The letters may say gay, but a Park City woman says love is the only message she wanted to send with personalized license plates that read "GAYSROK," "GAYWEGO" and "GAYRYTS."

Primarily, Elizabeth "Beano" Solomon wanted to publicly state her love for her daughter, who is gay, and for two gay friends she is close to and considers her sons. She said she also wanted to show support for the many other parents, friends and other gay people who are struggling "in places that are not gay-friendly." The plates had very little, if any, political motivation, she said.

"This is about showing that I love my children," she said. "I did this for them."

However, Solomon's plates were denied by the Motor Vehicles Division of the Utah State Tax Commission, which said personalized plates are a "non-public forum" and not a place for the expression of controversial opinion. Additionally, the Motor Vehicles Division said the plates would be "offensive to good taste and decency, relate to sexual functions and express superiority of a gender," according to Utah State Tax Commission documents.

Solomon appealed the decision and last week the tax commission overturned it, ruling that a "reasonable person" would not find the terms "offensive to good taste." The plates also did not reference sexual functions, only a sexual preference that carries a much broader definition, and did not express the superiority of a gender since both male and female homosexuals use the term to describe themselves, according to the ruling issued by administrative law Judge Jane Phan.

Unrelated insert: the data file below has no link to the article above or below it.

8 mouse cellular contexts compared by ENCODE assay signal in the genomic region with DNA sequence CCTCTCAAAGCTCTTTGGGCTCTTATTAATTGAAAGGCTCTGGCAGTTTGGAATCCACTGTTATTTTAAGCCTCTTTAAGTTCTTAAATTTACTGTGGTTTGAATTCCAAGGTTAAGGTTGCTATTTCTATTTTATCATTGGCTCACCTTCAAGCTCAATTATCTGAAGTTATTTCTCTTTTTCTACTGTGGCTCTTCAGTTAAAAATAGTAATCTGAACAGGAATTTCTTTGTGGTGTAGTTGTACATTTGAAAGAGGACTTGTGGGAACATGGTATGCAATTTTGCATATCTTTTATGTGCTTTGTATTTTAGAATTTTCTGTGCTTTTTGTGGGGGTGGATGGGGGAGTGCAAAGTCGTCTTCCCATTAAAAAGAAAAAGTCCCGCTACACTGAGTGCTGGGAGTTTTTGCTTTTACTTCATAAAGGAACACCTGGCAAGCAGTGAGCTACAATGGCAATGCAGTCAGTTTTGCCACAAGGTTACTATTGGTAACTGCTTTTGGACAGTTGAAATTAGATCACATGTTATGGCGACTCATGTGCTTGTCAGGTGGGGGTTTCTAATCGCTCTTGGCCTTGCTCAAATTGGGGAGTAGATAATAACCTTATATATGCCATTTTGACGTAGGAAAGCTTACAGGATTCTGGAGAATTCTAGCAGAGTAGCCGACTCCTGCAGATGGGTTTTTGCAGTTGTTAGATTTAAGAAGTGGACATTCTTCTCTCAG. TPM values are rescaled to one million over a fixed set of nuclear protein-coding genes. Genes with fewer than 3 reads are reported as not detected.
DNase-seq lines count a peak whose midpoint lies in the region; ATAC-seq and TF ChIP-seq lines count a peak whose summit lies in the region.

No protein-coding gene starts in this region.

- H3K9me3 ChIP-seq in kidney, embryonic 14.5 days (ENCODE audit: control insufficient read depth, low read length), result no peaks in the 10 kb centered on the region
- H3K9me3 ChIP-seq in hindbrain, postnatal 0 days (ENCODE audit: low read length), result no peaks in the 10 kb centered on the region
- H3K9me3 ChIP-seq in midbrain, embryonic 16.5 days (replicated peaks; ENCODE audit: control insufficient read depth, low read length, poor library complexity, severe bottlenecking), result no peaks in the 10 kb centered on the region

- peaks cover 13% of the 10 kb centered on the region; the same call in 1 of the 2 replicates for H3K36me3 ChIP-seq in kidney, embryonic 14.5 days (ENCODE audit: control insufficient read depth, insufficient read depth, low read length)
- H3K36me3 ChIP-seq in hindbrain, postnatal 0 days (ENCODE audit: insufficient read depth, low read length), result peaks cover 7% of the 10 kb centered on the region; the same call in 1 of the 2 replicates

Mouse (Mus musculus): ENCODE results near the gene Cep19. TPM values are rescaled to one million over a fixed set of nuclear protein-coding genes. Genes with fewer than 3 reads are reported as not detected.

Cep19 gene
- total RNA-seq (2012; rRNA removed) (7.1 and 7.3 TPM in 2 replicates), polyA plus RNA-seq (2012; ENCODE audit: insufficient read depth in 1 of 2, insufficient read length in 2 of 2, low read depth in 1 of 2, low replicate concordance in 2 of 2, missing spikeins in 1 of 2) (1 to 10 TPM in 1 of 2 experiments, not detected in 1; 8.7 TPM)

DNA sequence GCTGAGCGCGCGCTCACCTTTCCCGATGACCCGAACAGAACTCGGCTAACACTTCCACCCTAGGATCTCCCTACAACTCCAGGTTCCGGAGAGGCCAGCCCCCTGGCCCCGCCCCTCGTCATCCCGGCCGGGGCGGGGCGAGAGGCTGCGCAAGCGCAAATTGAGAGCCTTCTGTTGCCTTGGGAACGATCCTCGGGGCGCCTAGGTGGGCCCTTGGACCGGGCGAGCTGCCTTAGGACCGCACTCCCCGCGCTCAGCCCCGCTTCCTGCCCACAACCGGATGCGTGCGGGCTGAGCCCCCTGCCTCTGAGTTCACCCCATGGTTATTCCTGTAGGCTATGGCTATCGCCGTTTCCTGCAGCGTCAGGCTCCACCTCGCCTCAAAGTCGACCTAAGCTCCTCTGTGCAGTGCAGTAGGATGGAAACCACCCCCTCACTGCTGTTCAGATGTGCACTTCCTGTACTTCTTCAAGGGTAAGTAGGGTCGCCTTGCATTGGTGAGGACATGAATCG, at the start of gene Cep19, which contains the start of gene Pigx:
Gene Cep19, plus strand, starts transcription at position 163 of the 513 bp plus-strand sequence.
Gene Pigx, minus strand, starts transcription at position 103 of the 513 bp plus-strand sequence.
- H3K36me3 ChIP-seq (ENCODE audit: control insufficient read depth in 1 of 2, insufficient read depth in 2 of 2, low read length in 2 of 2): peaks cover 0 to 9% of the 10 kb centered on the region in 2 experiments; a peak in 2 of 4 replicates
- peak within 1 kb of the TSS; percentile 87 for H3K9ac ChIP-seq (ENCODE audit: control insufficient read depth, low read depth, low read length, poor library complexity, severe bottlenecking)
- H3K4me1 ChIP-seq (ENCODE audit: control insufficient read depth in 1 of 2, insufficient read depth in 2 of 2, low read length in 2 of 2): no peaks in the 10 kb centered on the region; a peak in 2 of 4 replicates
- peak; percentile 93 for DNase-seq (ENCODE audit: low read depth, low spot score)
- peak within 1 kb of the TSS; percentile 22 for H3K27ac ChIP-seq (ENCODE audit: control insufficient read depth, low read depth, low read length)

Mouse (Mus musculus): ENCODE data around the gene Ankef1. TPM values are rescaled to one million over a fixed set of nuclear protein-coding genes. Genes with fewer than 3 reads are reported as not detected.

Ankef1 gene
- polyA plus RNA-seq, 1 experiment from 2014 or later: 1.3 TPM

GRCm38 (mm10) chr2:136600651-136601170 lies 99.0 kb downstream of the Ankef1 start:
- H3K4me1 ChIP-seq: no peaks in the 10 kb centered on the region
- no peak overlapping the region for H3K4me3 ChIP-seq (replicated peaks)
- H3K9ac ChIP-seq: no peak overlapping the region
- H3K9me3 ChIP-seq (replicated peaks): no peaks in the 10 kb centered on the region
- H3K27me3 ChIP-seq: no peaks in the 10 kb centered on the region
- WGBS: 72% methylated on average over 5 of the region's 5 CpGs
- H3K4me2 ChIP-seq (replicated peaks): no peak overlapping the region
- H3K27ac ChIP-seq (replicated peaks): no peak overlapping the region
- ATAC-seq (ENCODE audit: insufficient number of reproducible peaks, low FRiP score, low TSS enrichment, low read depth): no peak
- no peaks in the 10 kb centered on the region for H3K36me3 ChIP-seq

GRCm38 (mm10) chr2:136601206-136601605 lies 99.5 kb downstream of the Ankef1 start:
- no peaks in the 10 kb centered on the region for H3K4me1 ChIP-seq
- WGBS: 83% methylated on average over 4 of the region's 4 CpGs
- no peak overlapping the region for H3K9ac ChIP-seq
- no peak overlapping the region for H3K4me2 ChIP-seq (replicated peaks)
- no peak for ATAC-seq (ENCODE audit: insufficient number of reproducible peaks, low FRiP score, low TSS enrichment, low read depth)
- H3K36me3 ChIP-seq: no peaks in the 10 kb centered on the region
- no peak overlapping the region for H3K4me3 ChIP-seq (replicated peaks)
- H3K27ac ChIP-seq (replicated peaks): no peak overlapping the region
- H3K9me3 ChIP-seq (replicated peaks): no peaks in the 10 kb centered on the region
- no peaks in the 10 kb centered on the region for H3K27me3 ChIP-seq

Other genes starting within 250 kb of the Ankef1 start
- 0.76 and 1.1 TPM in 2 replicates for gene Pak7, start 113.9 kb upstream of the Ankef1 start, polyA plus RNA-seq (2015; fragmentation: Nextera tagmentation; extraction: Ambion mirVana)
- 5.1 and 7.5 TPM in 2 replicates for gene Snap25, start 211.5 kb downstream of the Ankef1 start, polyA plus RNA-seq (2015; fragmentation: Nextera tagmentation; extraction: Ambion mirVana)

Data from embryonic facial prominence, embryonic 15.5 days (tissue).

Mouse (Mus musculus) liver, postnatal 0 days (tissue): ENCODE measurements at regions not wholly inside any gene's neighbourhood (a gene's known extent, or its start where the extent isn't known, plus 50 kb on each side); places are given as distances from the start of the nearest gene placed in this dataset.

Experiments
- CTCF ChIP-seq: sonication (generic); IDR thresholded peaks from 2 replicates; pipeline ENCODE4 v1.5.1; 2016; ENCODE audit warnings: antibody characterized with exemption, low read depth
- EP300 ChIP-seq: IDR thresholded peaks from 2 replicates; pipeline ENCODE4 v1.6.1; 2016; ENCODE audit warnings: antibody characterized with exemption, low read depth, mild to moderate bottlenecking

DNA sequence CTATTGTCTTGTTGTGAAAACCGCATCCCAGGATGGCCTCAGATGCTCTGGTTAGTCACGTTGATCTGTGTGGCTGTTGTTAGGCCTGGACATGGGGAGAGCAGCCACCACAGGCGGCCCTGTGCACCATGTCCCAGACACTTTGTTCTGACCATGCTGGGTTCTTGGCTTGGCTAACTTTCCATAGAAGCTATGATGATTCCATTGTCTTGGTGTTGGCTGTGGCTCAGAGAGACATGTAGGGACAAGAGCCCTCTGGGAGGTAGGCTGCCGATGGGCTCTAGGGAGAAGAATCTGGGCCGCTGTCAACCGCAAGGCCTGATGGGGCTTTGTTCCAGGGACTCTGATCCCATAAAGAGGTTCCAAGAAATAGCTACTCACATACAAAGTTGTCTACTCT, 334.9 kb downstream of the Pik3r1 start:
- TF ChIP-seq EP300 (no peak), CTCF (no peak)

The Motor Vehicles Division has 30 days to appeal the decision, at which time the commission would have a formal hearing. Motor Vehicles Division officials have not decided whether they will appeal. After a formal hearing, either party has the right to appeal the issue to state courts.

Regardless, Solomon was proud that she challenged the Motor Vehicles Division's decision, even after a compromise was offered that would have allowed her to use the "GAYWEGO" plate. Now, she is actually hoping to push the issue further by offering to make a donation of $50 to the Gay Lesbian Bisexual Transgender Community Center of Utah for every additional gay-themed plate that people apply to have on their car.

While the gay-themed plates are a new issue for the Motor Vehicles Division, it is not uncommon for license plates to be denied, said Barry Conover, deputy executive director of the commission. For instance, "REDSKIN" and "REDSKNS" plates were determined to be racially offensive by the Utah Supreme Court in 1999, even though they referenced the football team, not Native Americans. On the other hand, a plate thanking God was permitted by the commission after first being denied.

There are a number of reasons to prohibit plates, Conover said, and even though sexual references or double-entendres constitute the majority of denials, public safety is actually one of the primary concerns. Plates that advocate gang violence or racial hatred are among those posing the biggest problems, and because they often use street slang, can be the most difficult to interpret.

Personalized plates actually cause enough problems that Conover said he would prefer that they not be allowed, although that would cause "a lot of public outcry" from people who want to express their enthusiasm for their hobby, family or self. So the content must be limited.

"A license plate's whole purpose is to identify the vehicle and protect the owner," he said. "It was never designed to be a place for a public forum."

If and when Solomon is allowed to display her gay rights vanity plate, she fully expects her vehicle to be vandalized.

"I'm very prepared to have my car keyed and my tires slashed," she said. "I'll just get it fixed. It won't stop me, I'll buy more cars and get more plates."

Contributing: Mark Thiessen, Associated Press